The High Court has thrown out controversial Ministry of Justice reforms forcing people with mesothelioma to pay legal fees from their compensation, having deemed a consultation on the proposals to be unlawful.
Campaigners from the Asbestos Victims Support Groups Forum successfully argued that the government did not adequately carry out a review of the likely impact of including mesothelioma victims within the reforms in the Legal Aid Sentencing and Punishment of Offenders Act (LASPO), as required by the act.
The forum mounted the judicial review in response to government plans to remove the exemption of mesothelioma compensation from the provisions of LASPO. It would have ended the ability for successful claimants to recover their costs from the losing side – often up to 25%. Before the changes were brought in, Lord Chancellor and secretary of state for justice Chris Grayling was required to carry out a review of its likely impact under section 48 of the act.
“The issue is whether the Lord Chancellor conducted a proper review of the likely effect of the LASPO reforms on mesothelioma claims,” said the Honourable Mr Justice Davis. “I conclude that he did not. No reasonable Lord Chancellor faced with the duty imposed on him by section 48 of the act would have considered that the exercise in fact carried out fulfilled that duty.”
“This is not a case in which the procedural failing was minor or technical in nature,” the judge continued. “Whilst it is clear that the government has a clear view about the merits of applying the LASPO reforms to mesothelioma cases, there has not been a proper review as required by section 48.”
Lawyers for the claimant said yesterday’s judgment, which follows a two-day hearing in July 2014, was a ‘humiliating’ defeat for Grayling.
The ruling follows stern criticism by a committee of MPs who said the government said the government rushed through the review prematurely because it “was not reconciled to the concession it was forced to make”. As a result, it was “not prepared in a thorough and even-handed manner”.
The committee’s short inquiry brought to light controversial documents drawn up between insurers and the government. Victims’ groups said they amounted to a “secret deal” to reduce insurers’ costs once they had established the scheme to help mesothelioma victims who cannot trace an employers’ liability insurer claim compensation.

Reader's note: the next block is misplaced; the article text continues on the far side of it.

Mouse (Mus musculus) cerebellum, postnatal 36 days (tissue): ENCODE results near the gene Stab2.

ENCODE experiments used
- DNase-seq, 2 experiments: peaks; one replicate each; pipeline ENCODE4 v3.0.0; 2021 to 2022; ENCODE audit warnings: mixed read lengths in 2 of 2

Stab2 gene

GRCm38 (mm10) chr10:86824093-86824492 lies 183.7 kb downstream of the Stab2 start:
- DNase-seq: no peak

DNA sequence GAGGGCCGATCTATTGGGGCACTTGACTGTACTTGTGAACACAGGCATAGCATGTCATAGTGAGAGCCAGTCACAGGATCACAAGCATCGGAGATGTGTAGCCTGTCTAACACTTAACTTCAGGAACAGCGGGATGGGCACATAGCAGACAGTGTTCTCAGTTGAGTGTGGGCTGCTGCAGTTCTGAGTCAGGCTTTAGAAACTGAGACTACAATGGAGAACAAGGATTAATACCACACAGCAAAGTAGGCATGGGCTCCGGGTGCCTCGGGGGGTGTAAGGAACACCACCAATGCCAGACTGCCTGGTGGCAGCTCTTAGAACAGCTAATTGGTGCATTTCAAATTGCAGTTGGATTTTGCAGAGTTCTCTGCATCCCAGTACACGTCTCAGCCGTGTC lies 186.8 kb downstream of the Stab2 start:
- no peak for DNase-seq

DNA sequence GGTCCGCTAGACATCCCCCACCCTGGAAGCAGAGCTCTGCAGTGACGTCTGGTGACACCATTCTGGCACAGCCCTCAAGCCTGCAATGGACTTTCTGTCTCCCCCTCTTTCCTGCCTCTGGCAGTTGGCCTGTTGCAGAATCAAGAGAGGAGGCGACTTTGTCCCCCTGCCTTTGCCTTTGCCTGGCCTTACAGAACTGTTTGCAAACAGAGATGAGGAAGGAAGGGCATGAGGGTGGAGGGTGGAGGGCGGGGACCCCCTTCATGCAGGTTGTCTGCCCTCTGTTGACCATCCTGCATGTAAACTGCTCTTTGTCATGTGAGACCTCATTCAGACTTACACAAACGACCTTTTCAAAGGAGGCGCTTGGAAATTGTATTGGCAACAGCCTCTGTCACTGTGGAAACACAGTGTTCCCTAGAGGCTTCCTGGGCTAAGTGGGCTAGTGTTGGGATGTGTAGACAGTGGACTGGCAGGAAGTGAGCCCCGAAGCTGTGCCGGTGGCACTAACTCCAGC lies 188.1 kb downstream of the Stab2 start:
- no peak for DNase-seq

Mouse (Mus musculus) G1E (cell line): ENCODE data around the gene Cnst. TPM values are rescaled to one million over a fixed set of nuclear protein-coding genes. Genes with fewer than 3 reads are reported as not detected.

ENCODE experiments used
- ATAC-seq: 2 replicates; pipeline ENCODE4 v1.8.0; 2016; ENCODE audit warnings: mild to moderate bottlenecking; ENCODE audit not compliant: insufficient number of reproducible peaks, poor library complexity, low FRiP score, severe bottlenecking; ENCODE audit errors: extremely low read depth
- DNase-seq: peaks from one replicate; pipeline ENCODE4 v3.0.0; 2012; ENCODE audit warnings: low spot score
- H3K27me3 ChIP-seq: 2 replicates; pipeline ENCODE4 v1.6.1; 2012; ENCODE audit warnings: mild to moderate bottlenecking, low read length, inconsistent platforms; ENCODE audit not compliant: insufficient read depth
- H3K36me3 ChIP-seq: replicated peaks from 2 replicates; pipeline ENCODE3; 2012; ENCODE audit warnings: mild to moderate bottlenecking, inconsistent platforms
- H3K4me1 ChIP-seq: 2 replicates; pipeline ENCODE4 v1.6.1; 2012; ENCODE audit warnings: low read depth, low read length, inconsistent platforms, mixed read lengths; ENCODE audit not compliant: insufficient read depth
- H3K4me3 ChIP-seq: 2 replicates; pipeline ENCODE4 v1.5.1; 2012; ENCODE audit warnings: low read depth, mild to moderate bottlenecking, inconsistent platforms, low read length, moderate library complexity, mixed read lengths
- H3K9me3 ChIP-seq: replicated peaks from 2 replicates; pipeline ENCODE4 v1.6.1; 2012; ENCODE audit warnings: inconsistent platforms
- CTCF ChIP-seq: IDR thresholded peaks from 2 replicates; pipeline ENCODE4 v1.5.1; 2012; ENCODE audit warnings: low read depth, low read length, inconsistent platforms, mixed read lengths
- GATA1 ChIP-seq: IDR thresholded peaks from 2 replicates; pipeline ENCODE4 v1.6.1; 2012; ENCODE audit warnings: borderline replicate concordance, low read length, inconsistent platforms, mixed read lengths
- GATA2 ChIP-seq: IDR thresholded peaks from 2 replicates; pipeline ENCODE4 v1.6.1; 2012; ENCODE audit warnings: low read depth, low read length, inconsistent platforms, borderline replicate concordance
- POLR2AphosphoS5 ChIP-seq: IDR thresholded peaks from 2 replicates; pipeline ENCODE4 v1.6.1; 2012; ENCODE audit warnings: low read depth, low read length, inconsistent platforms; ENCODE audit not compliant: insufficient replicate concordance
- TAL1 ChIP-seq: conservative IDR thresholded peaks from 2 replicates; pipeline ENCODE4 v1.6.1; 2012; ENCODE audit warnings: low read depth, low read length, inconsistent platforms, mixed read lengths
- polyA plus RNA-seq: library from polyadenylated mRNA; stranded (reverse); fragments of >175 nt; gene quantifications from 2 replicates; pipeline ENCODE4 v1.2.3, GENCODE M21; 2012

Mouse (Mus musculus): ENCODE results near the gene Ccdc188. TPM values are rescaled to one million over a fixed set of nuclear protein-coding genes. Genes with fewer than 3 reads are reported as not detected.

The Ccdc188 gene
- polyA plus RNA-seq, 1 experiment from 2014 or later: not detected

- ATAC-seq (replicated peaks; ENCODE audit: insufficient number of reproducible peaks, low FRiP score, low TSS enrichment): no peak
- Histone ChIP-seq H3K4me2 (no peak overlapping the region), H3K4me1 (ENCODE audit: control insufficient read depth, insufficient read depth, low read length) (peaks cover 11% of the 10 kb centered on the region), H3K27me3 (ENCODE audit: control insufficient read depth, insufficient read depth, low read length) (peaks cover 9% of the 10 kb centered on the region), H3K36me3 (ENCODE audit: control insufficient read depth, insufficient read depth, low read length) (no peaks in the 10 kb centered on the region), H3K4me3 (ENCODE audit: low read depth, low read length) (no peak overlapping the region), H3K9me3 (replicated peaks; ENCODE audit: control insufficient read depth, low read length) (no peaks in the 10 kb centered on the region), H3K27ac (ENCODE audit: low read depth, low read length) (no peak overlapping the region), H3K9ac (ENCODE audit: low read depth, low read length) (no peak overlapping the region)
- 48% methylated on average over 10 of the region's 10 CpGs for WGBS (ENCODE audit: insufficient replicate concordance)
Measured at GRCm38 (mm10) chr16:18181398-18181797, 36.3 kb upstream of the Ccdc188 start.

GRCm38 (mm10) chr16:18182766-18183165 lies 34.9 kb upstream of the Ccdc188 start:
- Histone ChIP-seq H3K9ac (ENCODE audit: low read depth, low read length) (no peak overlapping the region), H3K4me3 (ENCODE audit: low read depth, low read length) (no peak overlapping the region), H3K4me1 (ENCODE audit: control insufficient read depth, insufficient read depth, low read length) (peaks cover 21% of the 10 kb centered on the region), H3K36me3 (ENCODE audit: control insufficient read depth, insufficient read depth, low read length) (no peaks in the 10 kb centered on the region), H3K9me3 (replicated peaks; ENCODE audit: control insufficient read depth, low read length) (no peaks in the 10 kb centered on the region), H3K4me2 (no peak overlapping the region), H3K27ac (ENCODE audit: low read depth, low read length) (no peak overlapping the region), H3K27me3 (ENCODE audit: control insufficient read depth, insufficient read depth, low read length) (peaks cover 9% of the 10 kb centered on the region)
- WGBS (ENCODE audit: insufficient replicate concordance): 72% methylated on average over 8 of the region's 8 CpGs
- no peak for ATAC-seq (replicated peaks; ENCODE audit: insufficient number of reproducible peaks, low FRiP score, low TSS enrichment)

A heads of agreement document – a non-binding record outlining the main issues relevant to a tentative agreement – was sent to the committee by the Association of British Insurers (ABI), having been drawn up with the government in 2012.
The ABI intervened into the court action in support of the government.
Tony Whitston, chair of the Asbestos Victims Support Groups Forum, called on the government to: “see this judgment as an opportunity to take a new approach based on justice for victims and not the profits of big financial institutions. The old plans were rooted in a culture of secret deals with insurers and flawed consultations, which excluded the victims of asbestos. Now is the time for a change”.
LASPO brought an end to litigants being able to recover their costs and after the event insurance form the losing party across the board. However amendment to the law as it passed through the House of Lords meant that the government would have to carry out a review into the likely effect this would have to mesothelioma claims before it could be introduced – which became section 48 of the act.
On 18 December 2012 – seven months after LASPO received royal assent – Helen Grant, a junior minister at the MoJ, announcement in a written ministerial statement that her department would be launching a consultation on proposals to reform the way in which mesothelioma cases were dealt with both pre-action and after issue of proceedings. She also said that "as part of that consultation we will carry out the review required under section 48”.
Richard Stein from the human rights department at law firm Leigh Day, who represented the forum, said the government is seemingly intent on doing what it is told by the insurance industry “against the best interests of those suffering from the negligent behaviour of the insured”.
“Today’s judgment should send a clear message to the government that it has to conform with the laws of the land and cannot ride roughshod over the interests of mesothelioma sufferers and their families to benefit the insurance industry.”
By Lawrence Waterman OBE's first column for Safety Management on 09 May 2018
It is always pleasing when expectations are exceeded, when people are surprised because their experience is so much better than what they were expecting. Here at the British Safety Council we have several ways of doing that, often employed in a combination that brings a smile to the lips.
By Mike Robinson, chief executive of the British Safety Council on 11 May 2018
The principle of continual improvement has long been accepted as a key component of effective health and safety management, and the plan-do-check-act cycle is widely recognised throughout the world.
By Matthew Holder, head of campaigns at the British Safety Council, introduces a new report on future risk on 23 February 2018
The British Safety Council has produced a new literature review on how changes to the way we work are likely to change risks to our health, safety and wellbeing in the future.